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IslandSalvationBotanicaPiety

Island of Salvation Botanica, Piety Street, Bywater neighborhood, New Orleans

Folk art describes a wide range of objects that reflect the craft traditions and traditional social values of various social groups. Folk art is generally produced by people who have little or no academic artistic training, nor a desire to emulate "fine art", and use established techniques and styles of a particular region or culture. Along with painting, sculpture, and other decorative art forms, some also consider utilitarian objects such as tools and costume as folk art.[1]

Decorative value

Antique folk art is distinguished from traditional art in that while it is collected today based mostly on its artistic merit; it was never intended as a category to be art for art’s sake. Examples include: weathervanes, old store signs and carved figures, itinerant portraits, carousel horses, fire buckets, painted game boards, cast iron doorstops and many other similar lines of highly collectible "whimsical" antiques.

Characteristics

Characteristically folk art is not influenced by movements in academic or fine art circles, and, in many cases, folk art excludes works executed by professional artists and sold as "high art" or "fine art" to the society's art patrons.[1] On the other hand, many 18th and 19th century American folk art painters made their living by their work, including itinerant portrait painters, some of whom produced large bodies of work.[2]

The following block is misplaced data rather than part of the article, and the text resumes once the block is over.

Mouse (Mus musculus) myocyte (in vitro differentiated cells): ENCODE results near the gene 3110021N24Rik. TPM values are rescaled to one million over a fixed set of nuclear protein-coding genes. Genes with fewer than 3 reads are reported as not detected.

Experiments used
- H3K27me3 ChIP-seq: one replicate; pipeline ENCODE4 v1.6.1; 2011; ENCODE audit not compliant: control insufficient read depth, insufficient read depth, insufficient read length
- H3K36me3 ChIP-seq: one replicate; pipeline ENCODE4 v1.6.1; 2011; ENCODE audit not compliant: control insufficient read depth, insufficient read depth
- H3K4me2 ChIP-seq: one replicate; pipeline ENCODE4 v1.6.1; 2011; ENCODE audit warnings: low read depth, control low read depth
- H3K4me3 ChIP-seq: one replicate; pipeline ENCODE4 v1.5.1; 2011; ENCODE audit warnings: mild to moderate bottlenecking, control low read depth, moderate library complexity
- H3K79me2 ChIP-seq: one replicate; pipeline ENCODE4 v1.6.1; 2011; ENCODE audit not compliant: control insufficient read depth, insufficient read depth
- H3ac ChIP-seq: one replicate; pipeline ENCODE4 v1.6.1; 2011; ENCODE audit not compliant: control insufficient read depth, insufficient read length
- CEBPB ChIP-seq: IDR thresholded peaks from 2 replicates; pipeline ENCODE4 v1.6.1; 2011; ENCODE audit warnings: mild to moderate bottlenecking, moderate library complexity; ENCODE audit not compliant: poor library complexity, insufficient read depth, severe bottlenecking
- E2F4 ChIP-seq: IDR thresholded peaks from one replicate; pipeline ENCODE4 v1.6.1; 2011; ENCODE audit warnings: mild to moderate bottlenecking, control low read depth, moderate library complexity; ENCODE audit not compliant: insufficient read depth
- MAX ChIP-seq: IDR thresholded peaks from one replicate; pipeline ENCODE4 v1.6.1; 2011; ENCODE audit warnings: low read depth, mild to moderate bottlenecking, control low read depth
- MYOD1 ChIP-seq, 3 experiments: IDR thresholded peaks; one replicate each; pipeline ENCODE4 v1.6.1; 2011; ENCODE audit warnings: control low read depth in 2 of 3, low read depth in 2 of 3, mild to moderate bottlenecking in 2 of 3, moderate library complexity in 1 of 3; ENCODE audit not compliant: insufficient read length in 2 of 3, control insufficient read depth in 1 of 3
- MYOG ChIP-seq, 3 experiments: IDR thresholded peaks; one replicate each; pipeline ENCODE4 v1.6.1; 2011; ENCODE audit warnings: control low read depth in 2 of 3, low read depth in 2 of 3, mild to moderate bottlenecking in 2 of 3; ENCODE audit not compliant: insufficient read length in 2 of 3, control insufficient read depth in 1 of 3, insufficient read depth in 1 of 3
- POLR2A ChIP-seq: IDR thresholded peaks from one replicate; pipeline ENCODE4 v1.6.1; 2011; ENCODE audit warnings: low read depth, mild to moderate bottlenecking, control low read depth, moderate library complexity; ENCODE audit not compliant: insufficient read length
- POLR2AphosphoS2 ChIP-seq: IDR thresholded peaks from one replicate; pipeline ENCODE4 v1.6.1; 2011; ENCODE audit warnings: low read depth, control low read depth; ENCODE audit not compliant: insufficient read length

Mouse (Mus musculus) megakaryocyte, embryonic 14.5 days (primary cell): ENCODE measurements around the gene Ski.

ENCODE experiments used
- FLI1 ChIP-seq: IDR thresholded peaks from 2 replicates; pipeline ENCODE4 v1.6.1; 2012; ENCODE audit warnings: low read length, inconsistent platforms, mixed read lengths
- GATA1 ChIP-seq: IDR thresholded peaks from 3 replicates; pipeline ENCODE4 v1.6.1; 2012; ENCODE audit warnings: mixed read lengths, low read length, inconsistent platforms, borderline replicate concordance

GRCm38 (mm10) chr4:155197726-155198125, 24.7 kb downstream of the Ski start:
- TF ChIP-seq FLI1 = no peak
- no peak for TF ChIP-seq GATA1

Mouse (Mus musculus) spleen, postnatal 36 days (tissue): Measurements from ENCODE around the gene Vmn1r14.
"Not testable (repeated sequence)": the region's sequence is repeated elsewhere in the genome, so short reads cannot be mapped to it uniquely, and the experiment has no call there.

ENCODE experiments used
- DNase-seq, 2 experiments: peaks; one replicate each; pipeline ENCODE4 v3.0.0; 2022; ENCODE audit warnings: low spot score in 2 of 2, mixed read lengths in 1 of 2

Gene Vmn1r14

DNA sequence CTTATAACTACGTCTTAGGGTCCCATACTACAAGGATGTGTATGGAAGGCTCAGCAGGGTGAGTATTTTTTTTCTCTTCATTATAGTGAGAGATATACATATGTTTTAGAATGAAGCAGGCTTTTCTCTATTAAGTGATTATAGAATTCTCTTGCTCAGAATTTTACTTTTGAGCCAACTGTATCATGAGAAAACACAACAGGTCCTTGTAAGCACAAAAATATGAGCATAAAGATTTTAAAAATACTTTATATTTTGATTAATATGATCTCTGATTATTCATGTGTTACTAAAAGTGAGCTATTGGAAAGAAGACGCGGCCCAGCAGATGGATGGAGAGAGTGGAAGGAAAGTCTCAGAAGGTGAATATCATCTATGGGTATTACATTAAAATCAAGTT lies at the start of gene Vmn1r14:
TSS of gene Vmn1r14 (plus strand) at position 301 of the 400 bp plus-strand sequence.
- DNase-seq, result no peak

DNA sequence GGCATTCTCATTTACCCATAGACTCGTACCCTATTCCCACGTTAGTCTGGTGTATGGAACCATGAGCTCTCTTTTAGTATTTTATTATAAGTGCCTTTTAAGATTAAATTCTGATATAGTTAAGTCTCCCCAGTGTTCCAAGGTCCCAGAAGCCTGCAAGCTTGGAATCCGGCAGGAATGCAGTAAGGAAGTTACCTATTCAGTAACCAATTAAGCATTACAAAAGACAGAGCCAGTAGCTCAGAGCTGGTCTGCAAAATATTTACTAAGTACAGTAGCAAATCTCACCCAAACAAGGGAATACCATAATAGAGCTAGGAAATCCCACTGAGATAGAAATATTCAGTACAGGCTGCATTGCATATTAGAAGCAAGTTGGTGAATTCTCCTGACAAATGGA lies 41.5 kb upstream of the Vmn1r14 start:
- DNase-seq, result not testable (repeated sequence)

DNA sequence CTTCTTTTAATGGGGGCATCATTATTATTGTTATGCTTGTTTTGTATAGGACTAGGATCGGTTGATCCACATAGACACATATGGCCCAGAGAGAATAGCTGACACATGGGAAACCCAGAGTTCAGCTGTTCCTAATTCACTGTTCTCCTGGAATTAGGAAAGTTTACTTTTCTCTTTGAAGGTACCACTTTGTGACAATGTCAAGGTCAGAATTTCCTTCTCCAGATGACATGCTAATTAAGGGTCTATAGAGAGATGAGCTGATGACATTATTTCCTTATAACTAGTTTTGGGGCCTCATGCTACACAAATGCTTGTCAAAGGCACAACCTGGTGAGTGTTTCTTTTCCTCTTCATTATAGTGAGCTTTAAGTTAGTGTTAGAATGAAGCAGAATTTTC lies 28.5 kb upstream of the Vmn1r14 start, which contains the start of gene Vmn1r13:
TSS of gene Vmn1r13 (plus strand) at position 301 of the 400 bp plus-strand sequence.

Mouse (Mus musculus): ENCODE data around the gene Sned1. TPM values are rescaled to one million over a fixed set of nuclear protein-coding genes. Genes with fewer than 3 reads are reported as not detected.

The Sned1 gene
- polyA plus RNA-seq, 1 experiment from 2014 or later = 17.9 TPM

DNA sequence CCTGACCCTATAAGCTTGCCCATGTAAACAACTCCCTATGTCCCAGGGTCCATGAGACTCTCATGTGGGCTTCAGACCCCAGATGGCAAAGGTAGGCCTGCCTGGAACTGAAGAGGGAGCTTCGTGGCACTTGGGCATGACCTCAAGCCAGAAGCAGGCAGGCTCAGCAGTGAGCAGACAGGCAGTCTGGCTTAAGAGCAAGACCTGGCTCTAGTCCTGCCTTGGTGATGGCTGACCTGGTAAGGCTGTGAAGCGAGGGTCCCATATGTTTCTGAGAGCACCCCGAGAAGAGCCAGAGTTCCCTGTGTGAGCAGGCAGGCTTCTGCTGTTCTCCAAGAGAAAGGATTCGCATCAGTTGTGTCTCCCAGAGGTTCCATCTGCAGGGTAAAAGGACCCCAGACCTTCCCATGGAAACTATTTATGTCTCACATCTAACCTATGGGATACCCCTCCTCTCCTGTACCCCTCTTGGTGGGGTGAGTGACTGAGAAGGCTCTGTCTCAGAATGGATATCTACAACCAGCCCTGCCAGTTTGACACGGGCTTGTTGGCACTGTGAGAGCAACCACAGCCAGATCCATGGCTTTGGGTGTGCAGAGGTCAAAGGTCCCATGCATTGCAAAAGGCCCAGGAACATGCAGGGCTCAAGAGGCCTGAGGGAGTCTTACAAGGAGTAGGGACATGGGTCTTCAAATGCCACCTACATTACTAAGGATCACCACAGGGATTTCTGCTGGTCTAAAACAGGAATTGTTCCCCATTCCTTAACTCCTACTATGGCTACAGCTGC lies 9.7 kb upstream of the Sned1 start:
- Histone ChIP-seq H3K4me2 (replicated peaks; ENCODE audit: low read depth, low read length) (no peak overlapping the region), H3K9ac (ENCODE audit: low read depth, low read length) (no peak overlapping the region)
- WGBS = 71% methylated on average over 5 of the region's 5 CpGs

Other terms that overlap with folk art are naïve art, Pop art, outsider art, traditional art, "self-taught" art and even "working class" art. As one might expect, all these terms have different connotations; but they are all at times used interchangeably with the term folk art, for which a satisfactory definition has proven hard to come by.

Noted folk artists

See also

References

  1. 1.0 1.1 West, Shearer (general editor), The Bullfinch Guide to Art History, page 440, Bloomsbury Publishing Plc, United Kingdom, 1996. ISBN 0-8212-2137-X
  2. Bishop, Robert and Weissman, Judith Reiter. The Knopf Collectors' Guides to American Antiques: Folk Art. Knopf. 1983

External links

Museums, festivals and organizations in the U.S.

Museums and collections in the U.K.

Folk Art

France Midi Canal

Indian folk art

Research resources

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